Clio Logo

Boston Post Road Historic District

You are vieweing item 1 of 4 in this tour.

Located within the Boston Post Road Historic District, Lounsberry is one of two neighboring houses designed in the Greek Revival style. Built for Edward Lamb Parsons in 1838, the residence has continued to serve as the home of the Parsons family for generations. One of the primary features of the Lounsberry house is the giant-order columned portico with capitals in the Ionic order, a staple of the Greek Revival style. On the facade of the house are lower and upper story windows divided by pilasters with Black shutters on a light gray exterior. The Boston Post Road Historic District was added to the National Register of Historic Sites in 1982.

Lounsberry circa 2003

Plant, Building, Window, Tree

Lounsberry circa 1988

Building, Plant, Tree, Door

John Edward Parsons, January 1st 1910

Coat, Tie, Gesture, Black-and-white

Lounsberry circa 1961

Property, Tree, Black-and-white, Shade

Edward Lamb Parsons purchased property on the Post Road in 1831 to construct his family home which he named Lounsberry. The house was designed in the Greek Revival style with an entrance portico with Ionic capitals. The first floor contains 9x9 double-hung windows flanked by Black shutters. On the second floor there are 6x6 windows also with Black shutters, and a third story entablature on top. Several additions have been made to the building since its original construction date of 1838, with most being done during the ownership of James Hewitt Parsons.

These additions made by James included a pantry and conservatory in 1867, a one-story service wing sometime before 1869, an addition to the conservatory in 1879 that added a second story, and the library wing in 1890. Also on site are: a one-story gardener’s cottage constructed in 1874, a carriage house and stable built in 1859, an outbuilding which has been utilized as storage since 1870, the poultry and wood house outbuilding, constructed in 1858, and a greenhouse, which was the second to be constructed on the property in 1946, replacing its predecessor.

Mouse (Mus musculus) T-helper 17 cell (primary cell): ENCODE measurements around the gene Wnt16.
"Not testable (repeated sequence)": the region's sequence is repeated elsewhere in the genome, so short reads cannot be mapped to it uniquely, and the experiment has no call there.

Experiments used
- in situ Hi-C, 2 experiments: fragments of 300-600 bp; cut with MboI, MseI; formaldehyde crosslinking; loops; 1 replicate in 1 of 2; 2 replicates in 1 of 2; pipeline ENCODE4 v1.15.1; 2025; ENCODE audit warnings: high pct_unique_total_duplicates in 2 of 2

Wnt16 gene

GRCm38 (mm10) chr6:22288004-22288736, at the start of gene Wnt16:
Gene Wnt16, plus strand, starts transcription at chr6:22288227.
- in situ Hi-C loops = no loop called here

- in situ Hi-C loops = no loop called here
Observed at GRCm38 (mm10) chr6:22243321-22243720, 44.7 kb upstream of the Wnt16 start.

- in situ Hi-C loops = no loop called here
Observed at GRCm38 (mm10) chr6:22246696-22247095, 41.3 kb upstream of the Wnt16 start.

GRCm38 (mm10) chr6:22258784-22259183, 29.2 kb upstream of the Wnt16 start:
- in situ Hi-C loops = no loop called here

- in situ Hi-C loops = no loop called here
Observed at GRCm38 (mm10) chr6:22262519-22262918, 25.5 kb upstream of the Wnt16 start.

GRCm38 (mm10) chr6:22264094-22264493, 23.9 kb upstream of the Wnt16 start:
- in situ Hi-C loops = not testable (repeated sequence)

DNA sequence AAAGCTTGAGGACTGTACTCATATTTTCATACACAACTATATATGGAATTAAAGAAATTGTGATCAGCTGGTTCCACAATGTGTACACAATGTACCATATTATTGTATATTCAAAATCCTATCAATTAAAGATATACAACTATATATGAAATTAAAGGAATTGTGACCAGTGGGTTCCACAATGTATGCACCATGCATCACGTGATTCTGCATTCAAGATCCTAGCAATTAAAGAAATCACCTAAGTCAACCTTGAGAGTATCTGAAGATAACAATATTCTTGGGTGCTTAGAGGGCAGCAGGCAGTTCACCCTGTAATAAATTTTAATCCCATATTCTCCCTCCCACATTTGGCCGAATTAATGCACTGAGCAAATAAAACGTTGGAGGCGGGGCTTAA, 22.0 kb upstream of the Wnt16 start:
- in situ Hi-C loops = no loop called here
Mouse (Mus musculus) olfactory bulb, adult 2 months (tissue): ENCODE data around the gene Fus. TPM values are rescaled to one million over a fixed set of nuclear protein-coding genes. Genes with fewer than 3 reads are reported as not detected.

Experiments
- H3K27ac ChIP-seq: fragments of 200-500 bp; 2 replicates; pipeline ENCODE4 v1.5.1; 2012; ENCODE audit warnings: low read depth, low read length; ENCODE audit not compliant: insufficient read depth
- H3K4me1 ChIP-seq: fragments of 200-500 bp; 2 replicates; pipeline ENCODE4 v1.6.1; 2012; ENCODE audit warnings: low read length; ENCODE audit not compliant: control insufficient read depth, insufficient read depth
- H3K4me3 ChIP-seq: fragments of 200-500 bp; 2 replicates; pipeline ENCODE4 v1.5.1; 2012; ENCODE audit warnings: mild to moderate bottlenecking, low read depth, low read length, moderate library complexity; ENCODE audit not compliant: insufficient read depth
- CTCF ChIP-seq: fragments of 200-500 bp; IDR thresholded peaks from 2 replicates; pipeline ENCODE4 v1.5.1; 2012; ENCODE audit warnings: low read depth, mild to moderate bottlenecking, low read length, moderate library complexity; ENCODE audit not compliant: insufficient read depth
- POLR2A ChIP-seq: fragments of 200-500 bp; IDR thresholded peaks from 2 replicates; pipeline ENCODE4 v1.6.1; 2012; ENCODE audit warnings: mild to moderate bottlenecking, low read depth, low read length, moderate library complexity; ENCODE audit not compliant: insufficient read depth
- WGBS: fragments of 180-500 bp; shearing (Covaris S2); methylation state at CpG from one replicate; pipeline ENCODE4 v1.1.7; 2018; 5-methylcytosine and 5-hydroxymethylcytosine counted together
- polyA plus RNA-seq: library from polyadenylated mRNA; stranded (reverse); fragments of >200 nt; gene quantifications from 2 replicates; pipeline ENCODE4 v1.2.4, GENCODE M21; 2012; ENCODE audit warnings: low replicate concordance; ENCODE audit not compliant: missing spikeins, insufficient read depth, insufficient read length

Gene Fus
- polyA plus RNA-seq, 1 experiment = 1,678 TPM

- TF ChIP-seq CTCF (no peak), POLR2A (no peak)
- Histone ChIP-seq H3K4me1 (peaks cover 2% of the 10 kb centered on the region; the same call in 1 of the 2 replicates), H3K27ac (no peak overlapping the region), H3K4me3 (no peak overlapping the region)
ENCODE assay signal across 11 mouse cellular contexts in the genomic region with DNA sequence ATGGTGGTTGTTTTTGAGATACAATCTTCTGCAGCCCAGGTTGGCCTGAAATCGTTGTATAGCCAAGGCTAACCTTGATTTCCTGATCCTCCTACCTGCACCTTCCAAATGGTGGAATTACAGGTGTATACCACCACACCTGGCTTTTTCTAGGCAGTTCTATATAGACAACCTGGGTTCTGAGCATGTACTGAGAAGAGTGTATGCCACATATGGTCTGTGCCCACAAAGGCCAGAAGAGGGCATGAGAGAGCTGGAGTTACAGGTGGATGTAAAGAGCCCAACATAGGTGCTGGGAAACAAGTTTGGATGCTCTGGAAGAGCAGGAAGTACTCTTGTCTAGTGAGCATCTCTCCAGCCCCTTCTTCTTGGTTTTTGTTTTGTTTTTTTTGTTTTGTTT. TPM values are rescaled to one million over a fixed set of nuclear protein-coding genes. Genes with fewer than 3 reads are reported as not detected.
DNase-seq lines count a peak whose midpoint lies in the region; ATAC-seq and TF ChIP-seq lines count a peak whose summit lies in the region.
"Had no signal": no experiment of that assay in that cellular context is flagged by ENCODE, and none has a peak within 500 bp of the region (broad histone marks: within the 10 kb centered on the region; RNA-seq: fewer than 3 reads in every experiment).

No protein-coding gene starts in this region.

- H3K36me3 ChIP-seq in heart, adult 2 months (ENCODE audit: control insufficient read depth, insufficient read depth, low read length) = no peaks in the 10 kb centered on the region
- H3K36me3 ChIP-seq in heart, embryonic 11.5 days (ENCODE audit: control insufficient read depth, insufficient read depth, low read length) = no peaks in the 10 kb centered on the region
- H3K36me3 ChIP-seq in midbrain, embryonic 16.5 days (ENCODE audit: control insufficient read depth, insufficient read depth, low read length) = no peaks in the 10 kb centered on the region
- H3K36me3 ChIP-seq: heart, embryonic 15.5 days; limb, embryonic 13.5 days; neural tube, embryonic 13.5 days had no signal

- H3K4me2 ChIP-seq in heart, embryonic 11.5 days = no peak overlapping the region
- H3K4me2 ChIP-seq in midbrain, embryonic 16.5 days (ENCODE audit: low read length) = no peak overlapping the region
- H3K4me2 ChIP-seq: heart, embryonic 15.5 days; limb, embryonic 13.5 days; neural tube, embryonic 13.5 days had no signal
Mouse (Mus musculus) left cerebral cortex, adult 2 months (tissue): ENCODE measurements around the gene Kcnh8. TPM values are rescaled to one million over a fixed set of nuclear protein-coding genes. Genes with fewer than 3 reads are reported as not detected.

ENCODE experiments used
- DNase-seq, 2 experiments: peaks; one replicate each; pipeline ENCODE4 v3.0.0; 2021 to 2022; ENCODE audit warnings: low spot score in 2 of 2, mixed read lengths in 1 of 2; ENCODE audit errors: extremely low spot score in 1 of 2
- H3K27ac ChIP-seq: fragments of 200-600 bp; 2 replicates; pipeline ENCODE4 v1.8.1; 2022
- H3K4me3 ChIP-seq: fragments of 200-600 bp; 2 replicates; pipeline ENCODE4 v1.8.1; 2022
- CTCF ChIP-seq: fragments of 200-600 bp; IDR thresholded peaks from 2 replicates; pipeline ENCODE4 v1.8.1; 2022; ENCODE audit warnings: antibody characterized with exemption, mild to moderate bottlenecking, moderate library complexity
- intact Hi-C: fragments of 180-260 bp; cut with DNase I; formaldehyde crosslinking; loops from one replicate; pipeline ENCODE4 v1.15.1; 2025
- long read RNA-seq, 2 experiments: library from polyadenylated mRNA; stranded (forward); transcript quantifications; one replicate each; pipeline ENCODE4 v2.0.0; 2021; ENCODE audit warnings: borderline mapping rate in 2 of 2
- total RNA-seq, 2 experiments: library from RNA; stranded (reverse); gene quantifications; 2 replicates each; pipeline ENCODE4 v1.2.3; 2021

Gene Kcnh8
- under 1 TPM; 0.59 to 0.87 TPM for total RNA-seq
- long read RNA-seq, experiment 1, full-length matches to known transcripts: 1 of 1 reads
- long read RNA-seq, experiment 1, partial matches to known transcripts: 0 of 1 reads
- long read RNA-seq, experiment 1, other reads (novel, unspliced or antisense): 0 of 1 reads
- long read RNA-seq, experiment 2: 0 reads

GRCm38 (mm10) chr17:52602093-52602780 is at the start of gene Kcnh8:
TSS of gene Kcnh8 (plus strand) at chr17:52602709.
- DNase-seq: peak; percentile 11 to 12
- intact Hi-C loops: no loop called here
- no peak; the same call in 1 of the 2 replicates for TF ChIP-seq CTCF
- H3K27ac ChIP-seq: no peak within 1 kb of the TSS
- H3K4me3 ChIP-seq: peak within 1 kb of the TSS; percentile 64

The name of the estate derives from one of Rye's earliest settlers, Richard Lounsberry, who settled the area as early as 1672. The Lounsberry land passed through his will in 1690 to his wife and eldest sons, then to his grandson Issac in 1729. Around the year 1760, the Lounsberry farm was owned by Daniel Purdy, then passed down to his son. The property changed hands to the Delancey family, who later sold it to the Chadwick family, and then to the Parsons family. Edward Lamb Parsons bought the 37-acre property for $5,500 around May or June 1831, with a further purchase of 16.5 acres at $2,175 on Turnpike Road in April 1836. The home was constructed by 1838, however Edward died suddenly in 1839 upon returning from a business trip in England. The Parsons family held the property until 1850, selling it to the Talbot family, who would later sell it back to James Hewitt Parsons for $17,500.

Some notable members of the Parsons family included John Edward Parsons, who graduated New York University in 1848 and became a lawyer. He worked as a lawyer for 60 years and helped to found and administer the New York City Bar Association. After his death in 1915, Herbert Parsons inherited Lounsberry; he was a New York City district representative for the Republican Party from 1905-1911. After his death in 1925, his brother John II and his wife Fanny resided on the property. Fanny later donated the property to both the county and the city of Rye at her death in 1987. The City of Rye was unable to find a suitable non-profit to convert the property into a museum, so they sold it to David Parsons, the great grandson of Edward.

Gray Williams,

"Picturing Our Past National Register Sites in Westchester County." New York. 2003.

National Register of Historic Places.

Boston Post Road Historic District, September 1982.

Accessed September 10th 2021.

Jay Heritage Center. Lounsberry/The Parsons Estate (C). Boston Post Road Historic District Brochure.

A Little Rye History: The Parsons Family Legacy, The Rye Record. October 18th 2012.

Accessed September 10th 2021.

Image Sources(Click to expand)

Westchester County Historical Society/Picturing Our Past

Westchester County Historical Society

US Library of Congress (

Westchester County Historical Society